Ohio Law Allows Licensed People to Carry Concealed Firearms into Bars
Senate Bill 17, which became effective on September 30, 2011, allows people who have permits to carry concealed firearms into business establishments, such as restaurants and bars, which sell alcoholic beverages. Previously, the law strictly prohibited the carrying of firearms into businesses selling alcoholic beverages.
Q: I own a gun. Can I put it in the inside pocket of my jacket and walk into a bar with it?
A: Assuming you are properly licensed, yes. You can now carry your licensed firearm into any business that has been issued a Class D liquor permit. “Class D” businesses may include carry-outs, restaurants, nightclubs, clubs, hotels, shopping malls, marinas, museums and other establishments.
Q: Are there any restrictions on me if I want to carry a concealed firearm into a business that serves alcohol?
A: Yes. If you are consuming alcohol or are under the influence of alcohol, you are not allowed to carry a concealed firearm into any business, including a business that serves alcohol. The law, however, does not specify whether a business owner has either the right or the obligation to ask patrons if they are carrying concealed firearms before serving them alcohol.
Q: What does the law say about carrying a concealed, loaded gun in a car?
A: Although Senate Bill 17 is most widely known for allowing “concealed carry” in restaurants and bars, it also changes much of the law regulating the transport of firearms in a vehicle. Previously, a loaded firearm could only be transported in a vehicle if it was contained in a holster or a locked box, or was in plain sight. Senate Bill 17 lifted those requirements. Now, assuming you are properly licensed, you are allowed to transport a concealed, loaded firearm in a vehicle you are driving or riding in as a passenger without these restrictions.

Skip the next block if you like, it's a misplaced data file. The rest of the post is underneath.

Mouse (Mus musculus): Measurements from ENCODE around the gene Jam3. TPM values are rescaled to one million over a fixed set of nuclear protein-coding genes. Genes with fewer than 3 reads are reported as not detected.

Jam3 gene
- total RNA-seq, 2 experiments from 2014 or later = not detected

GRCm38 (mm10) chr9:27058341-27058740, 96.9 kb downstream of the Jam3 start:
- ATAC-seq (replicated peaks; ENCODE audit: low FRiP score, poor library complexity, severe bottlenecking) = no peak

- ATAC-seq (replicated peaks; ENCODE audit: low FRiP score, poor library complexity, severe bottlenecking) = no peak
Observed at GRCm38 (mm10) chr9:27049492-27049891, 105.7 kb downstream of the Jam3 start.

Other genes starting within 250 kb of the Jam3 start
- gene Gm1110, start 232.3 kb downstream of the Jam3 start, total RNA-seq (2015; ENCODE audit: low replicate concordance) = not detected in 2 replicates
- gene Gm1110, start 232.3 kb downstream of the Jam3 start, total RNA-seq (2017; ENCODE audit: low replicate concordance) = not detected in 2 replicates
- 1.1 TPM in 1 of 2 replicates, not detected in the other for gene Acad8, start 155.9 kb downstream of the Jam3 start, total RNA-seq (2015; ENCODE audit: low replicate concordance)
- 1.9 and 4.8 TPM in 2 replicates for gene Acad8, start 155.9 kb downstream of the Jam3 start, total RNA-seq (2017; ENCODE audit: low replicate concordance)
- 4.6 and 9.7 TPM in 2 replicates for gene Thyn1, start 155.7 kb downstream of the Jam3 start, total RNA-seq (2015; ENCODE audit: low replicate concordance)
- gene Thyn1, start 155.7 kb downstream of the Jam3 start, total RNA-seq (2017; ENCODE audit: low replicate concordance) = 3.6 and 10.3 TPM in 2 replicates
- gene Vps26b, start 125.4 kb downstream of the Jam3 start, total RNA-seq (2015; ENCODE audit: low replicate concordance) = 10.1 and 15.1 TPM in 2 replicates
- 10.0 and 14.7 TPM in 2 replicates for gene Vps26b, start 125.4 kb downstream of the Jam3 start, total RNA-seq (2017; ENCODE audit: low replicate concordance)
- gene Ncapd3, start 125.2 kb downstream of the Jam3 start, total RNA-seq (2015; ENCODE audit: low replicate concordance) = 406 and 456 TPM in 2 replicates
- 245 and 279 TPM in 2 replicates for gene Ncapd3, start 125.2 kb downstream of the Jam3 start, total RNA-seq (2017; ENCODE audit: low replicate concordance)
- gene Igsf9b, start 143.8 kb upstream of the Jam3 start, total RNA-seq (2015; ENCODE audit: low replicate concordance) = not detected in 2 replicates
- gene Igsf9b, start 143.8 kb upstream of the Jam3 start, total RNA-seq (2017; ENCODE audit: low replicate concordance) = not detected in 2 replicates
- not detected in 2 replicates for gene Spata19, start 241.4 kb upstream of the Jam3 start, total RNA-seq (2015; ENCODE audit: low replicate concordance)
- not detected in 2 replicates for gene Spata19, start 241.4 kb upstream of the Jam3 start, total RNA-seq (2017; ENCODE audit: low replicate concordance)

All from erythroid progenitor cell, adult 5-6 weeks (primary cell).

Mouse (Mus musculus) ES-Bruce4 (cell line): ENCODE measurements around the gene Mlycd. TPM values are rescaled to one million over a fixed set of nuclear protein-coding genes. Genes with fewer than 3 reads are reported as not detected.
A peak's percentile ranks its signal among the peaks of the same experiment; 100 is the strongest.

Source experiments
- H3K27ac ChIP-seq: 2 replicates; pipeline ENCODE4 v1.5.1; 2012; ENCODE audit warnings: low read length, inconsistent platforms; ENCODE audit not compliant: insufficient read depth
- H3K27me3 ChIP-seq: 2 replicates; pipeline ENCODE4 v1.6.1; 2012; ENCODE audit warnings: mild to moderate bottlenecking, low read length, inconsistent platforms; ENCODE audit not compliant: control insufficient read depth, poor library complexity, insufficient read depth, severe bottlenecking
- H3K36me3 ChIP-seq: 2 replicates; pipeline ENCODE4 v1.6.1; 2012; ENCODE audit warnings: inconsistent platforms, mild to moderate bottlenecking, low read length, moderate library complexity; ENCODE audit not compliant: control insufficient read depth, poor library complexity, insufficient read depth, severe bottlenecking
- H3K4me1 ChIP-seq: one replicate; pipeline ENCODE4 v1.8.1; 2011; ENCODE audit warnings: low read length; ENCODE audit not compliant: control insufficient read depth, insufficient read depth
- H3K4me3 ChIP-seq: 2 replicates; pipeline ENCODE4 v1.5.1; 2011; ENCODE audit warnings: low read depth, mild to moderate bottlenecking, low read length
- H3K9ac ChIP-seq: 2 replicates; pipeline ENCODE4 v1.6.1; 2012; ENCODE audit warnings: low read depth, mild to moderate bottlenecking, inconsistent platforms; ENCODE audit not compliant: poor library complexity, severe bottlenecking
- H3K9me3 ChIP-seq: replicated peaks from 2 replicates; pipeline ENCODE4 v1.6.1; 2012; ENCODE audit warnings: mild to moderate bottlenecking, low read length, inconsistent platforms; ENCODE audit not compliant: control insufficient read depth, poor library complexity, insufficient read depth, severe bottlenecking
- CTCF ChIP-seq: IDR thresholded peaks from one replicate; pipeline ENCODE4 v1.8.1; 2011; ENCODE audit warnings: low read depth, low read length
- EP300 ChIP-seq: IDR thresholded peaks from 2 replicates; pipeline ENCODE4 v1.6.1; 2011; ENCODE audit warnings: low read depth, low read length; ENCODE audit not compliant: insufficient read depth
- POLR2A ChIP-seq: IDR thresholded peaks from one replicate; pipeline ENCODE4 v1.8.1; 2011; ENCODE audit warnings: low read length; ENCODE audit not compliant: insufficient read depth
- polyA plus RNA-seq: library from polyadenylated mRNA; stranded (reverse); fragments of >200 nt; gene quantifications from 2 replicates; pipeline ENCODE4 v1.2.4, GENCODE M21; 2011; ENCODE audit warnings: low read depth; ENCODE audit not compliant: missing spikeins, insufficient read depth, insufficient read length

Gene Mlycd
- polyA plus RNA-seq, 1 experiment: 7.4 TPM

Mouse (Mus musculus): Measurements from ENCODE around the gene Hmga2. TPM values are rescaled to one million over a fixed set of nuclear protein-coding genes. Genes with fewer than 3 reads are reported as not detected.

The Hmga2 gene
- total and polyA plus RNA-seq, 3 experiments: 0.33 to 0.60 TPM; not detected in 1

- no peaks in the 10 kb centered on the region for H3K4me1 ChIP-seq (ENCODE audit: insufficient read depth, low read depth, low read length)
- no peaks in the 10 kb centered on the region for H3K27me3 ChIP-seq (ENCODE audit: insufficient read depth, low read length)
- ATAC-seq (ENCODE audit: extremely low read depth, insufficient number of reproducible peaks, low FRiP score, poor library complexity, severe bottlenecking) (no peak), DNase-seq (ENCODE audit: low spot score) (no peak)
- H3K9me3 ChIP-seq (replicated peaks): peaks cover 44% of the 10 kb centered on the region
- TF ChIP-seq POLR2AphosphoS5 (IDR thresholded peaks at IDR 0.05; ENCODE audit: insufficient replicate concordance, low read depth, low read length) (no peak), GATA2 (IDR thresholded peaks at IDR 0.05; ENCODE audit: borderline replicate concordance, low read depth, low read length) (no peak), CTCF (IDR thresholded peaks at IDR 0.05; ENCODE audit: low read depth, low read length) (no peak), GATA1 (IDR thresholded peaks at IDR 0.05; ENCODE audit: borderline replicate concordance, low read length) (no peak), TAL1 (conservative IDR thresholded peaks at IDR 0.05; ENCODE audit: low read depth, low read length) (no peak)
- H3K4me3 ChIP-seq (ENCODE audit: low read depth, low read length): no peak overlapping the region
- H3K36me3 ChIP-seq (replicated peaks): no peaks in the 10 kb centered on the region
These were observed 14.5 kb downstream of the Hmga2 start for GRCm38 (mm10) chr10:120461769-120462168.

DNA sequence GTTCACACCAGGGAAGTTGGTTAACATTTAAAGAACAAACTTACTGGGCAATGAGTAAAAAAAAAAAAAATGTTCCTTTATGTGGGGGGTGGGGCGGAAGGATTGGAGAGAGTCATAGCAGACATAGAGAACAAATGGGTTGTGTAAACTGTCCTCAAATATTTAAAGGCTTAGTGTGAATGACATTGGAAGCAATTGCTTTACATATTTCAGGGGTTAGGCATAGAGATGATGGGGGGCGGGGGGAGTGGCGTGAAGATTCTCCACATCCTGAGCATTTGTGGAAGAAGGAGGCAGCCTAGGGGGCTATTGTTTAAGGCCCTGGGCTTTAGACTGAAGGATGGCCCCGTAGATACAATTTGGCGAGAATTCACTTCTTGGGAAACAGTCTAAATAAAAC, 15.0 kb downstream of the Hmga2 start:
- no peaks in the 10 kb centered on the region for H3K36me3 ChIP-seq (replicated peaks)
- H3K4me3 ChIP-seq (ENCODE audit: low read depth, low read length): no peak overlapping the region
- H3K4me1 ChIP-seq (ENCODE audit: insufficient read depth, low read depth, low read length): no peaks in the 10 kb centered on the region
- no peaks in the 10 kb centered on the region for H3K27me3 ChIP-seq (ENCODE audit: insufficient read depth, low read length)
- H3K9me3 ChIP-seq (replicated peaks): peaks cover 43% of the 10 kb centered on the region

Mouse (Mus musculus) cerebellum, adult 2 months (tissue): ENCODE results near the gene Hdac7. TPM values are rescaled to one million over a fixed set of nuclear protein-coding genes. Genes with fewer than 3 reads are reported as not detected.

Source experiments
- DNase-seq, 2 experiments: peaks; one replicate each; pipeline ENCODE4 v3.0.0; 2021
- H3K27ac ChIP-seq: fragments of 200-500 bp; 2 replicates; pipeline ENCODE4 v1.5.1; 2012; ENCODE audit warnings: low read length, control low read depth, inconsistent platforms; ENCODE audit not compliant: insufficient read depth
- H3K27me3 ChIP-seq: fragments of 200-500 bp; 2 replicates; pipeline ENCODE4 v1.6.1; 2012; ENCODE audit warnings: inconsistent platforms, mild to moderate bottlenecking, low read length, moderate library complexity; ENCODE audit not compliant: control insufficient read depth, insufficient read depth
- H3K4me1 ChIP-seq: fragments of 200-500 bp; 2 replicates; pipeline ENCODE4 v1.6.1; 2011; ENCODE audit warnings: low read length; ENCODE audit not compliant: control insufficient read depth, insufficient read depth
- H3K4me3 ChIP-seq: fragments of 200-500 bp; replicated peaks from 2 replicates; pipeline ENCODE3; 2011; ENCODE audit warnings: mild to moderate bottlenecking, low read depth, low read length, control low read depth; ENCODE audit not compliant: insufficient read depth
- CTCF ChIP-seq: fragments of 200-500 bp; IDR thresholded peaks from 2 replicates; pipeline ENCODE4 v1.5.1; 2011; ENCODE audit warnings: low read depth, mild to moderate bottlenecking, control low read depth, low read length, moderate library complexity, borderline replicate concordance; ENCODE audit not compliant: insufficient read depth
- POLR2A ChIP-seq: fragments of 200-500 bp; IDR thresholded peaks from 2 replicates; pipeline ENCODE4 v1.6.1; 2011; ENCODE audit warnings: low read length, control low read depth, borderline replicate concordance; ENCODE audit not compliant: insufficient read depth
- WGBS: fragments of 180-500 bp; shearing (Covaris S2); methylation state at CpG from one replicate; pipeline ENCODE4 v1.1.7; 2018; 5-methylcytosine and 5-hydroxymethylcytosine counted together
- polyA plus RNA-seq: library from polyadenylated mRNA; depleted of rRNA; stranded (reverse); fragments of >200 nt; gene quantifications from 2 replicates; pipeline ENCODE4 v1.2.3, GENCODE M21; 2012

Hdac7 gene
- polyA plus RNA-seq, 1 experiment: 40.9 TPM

Q: If I am stopped by an officer, do I have to report that I have a loaded firearm in my car?
A: Yes. A few procedures about carrying a concealed firearm in a vehicle were unchanged by Senate Bill 17. If you are stopped for law enforcement purposes and you have a loaded firearm in your car, you must inform the officer that a loaded firearm is in the vehicle and you must tell the officer you have a “concealed carry” license. The officer may ask to see the license, at which time you should produce it. You must keep your hands in plain sight of the officer and you must not touch the firearm unless the officer directs you to do so. If you are carrying the gun in your own vehicle, the officer likely will know you have a concealed carry license as that information will be tied to your vehicle registration.
Q: May private business owners restrict or prohibit persons from carrying concealed firearms onto their businesses premises?
A: Yes. Private business owners still have the authority to prohibit concealed handguns at their business locations, but they must post a notice in a conspicuous place stating that concealed firearms are prohibited on the premises.
This “Law You Can Use” column was provided by the Ohio State Bar Association. It was prepared by attorney Lisa A. Wafer, an attorney with the Columbus law firm, Saia & Piatt, Inc.